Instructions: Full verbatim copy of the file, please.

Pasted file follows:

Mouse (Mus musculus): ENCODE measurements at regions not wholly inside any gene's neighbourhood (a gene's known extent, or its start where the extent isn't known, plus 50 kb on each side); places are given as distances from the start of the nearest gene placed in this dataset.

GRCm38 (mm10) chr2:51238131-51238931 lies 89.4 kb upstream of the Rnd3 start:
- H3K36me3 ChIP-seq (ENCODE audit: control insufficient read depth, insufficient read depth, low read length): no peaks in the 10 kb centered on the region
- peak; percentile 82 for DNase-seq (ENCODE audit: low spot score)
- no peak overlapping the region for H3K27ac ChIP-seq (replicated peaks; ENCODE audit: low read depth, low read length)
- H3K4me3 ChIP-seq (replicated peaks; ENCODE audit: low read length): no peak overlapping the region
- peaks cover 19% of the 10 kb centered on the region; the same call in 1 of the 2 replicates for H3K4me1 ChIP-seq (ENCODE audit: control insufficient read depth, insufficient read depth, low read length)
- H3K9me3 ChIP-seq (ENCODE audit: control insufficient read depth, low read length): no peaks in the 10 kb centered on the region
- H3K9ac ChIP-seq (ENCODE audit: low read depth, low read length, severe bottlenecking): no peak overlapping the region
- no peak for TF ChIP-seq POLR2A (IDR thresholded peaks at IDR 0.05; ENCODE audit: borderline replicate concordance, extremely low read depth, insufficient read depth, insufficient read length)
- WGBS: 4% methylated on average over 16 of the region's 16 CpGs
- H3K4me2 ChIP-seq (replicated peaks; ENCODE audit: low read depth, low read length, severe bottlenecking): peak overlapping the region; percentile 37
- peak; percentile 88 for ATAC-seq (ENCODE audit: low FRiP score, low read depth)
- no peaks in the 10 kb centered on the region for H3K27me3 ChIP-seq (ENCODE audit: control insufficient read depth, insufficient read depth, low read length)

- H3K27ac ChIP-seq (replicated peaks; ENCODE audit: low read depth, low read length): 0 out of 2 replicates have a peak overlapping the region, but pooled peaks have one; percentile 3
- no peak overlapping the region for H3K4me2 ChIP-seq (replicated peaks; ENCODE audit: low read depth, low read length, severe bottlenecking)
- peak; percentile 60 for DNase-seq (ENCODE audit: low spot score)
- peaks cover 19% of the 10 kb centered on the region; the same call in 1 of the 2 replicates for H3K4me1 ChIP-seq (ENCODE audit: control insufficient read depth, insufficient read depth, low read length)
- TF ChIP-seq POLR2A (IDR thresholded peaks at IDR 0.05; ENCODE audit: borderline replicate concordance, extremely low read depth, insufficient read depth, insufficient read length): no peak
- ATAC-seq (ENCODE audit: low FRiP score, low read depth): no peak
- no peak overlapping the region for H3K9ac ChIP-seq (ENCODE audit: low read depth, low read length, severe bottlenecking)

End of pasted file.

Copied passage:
Mouse (Mus musculus): ENCODE measurements at regions not wholly inside any gene's neighbourhood (a gene's known extent, or its start where the extent isn't known, plus 50 kb on each side); places are given as distances from the start of the nearest gene placed in this dataset.

GRCm38 (mm10) chr2:51238131-51238931 lies 89.4 kb upstream of the Rnd3 start:
- H3K36me3 ChIP-seq (ENCODE audit: control insufficient read depth, insufficient read depth, low read length): no peaks in the 10 kb centered on the region
- peak; percentile 82 for DNase-seq (ENCODE audit: low spot score)
- no peak overlapping the region for H3K27ac ChIP-seq (replicated peaks; ENCODE audit: low read depth, low read length)
- H3K4me3 ChIP-seq (replicated peaks; ENCODE audit: low read length): no peak overlapping the region
- peaks cover 19% of the 10 kb centered on the region; the same call in 1 of the 2 replicates for H3K4me1 ChIP-seq (ENCODE audit: control insufficient read depth, insufficient read depth, low read length)
- H3K9me3 ChIP-seq (ENCODE audit: control insufficient read depth, low read length): no peaks in the 10 kb centered on the region
- H3K9ac ChIP-seq (ENCODE audit: low read depth, low read length, severe bottlenecking): no peak overlapping the region
- no peak for TF ChIP-seq POLR2A (IDR thresholded peaks at IDR 0.05; ENCODE audit: borderline replicate concordance, extremely low read depth, insufficient read depth, insufficient read length)
- WGBS: 4% methylated on average over 16 of the region's 16 CpGs
- H3K4me2 ChIP-seq (replicated peaks; ENCODE audit: low read depth, low read length, severe bottlenecking): peak overlapping the region; percentile 37
- peak; percentile 88 for ATAC-seq (ENCODE audit: low FRiP score, low read depth)
- no peaks in the 10 kb centered on the region for H3K27me3 ChIP-seq (ENCODE audit: control insufficient read depth, insufficient read depth, low read length)

- H3K27ac ChIP-seq (replicated peaks; ENCODE audit: low read depth, low read length): 0 out of 2 replicates have a peak overlapping the region, but pooled peaks have one; percentile 3
- no peak overlapping the region for H3K4me2 ChIP-seq (replicated peaks; ENCODE audit: low read depth, low read length, severe bottlenecking)
- peak; percentile 60 for DNase-seq (ENCODE audit: low spot score)
- peaks cover 19% of the 10 kb centered on the region; the same call in 1 of the 2 replicates for H3K4me1 ChIP-seq (ENCODE audit: control insufficient read depth, insufficient read depth, low read length)
- TF ChIP-seq POLR2A (IDR thresholded peaks at IDR 0.05; ENCODE audit: borderline replicate concordance, extremely low read depth, insufficient read depth, insufficient read length): no peak
- ATAC-seq (ENCODE audit: low FRiP score, low read depth): no peak
- no peak overlapping the region for H3K9ac ChIP-seq (ENCODE audit: low read depth, low read length, severe bottlenecking)